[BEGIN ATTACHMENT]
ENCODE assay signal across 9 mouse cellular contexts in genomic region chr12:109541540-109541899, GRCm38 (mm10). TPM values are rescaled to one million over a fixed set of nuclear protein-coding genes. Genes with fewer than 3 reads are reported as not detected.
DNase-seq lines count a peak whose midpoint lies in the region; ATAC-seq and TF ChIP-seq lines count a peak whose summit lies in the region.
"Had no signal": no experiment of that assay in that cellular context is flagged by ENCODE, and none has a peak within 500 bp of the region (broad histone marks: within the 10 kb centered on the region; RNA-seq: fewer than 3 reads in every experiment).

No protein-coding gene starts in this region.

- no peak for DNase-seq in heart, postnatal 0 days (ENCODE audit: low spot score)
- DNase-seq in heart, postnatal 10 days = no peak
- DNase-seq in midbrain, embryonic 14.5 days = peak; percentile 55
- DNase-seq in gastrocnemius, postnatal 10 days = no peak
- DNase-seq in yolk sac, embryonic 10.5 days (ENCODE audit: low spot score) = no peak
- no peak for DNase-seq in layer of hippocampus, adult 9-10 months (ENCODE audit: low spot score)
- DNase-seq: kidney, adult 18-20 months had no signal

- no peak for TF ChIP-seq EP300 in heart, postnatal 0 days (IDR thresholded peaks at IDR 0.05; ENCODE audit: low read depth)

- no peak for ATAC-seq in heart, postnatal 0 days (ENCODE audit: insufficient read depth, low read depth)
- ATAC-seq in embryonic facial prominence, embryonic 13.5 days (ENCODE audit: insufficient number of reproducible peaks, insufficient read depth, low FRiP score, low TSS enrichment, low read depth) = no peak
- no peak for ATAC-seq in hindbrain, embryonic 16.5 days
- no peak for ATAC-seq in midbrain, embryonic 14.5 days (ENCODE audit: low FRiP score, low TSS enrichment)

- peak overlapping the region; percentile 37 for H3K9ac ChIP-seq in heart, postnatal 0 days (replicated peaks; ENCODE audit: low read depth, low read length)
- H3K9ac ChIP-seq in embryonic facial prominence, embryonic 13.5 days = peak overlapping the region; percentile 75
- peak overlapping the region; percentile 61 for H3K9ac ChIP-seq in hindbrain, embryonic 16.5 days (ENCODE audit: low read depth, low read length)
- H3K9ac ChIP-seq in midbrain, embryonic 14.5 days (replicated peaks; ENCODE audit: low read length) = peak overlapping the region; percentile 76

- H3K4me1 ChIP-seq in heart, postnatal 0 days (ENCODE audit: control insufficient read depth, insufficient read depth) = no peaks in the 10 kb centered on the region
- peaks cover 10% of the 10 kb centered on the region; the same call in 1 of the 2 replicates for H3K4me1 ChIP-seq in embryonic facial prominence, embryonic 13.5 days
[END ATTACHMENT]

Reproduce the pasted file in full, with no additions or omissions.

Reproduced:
ENCODE assay signal across 9 mouse cellular contexts in genomic region chr12:109541540-109541899, GRCm38 (mm10). TPM values are rescaled to one million over a fixed set of nuclear protein-coding genes. Genes with fewer than 3 reads are reported as not detected.
DNase-seq lines count a peak whose midpoint lies in the region; ATAC-seq and TF ChIP-seq lines count a peak whose summit lies in the region.
"Had no signal": no experiment of that assay in that cellular context is flagged by ENCODE, and none has a peak within 500 bp of the region (broad histone marks: within the 10 kb centered on the region; RNA-seq: fewer than 3 reads in every experiment).

No protein-coding gene starts in this region.

- no peak for DNase-seq in heart, postnatal 0 days (ENCODE audit: low spot score)
- DNase-seq in heart, postnatal 10 days = no peak
- DNase-seq in midbrain, embryonic 14.5 days = peak; percentile 55
- DNase-seq in gastrocnemius, postnatal 10 days = no peak
- DNase-seq in yolk sac, embryonic 10.5 days (ENCODE audit: low spot score) = no peak
- no peak for DNase-seq in layer of hippocampus, adult 9-10 months (ENCODE audit: low spot score)
- DNase-seq: kidney, adult 18-20 months had no signal

- no peak for TF ChIP-seq EP300 in heart, postnatal 0 days (IDR thresholded peaks at IDR 0.05; ENCODE audit: low read depth)

- no peak for ATAC-seq in heart, postnatal 0 days (ENCODE audit: insufficient read depth, low read depth)
- ATAC-seq in embryonic facial prominence, embryonic 13.5 days (ENCODE audit: insufficient number of reproducible peaks, insufficient read depth, low FRiP score, low TSS enrichment, low read depth) = no peak
- no peak for ATAC-seq in hindbrain, embryonic 16.5 days
- no peak for ATAC-seq in midbrain, embryonic 14.5 days (ENCODE audit: low FRiP score, low TSS enrichment)

- peak overlapping the region; percentile 37 for H3K9ac ChIP-seq in heart, postnatal 0 days (replicated peaks; ENCODE audit: low read depth, low read length)
- H3K9ac ChIP-seq in embryonic facial prominence, embryonic 13.5 days = peak overlapping the region; percentile 75
- peak overlapping the region; percentile 61 for H3K9ac ChIP-seq in hindbrain, embryonic 16.5 days (ENCODE audit: low read depth, low read length)
- H3K9ac ChIP-seq in midbrain, embryonic 14.5 days (replicated peaks; ENCODE audit: low read length) = peak overlapping the region; percentile 76

- H3K4me1 ChIP-seq in heart, postnatal 0 days (ENCODE audit: control insufficient read depth, insufficient read depth) = no peaks in the 10 kb centered on the region
- peaks cover 10% of the 10 kb centered on the region; the same call in 1 of the 2 replicates for H3K4me1 ChIP-seq in embryonic facial prominence, embryonic 13.5 days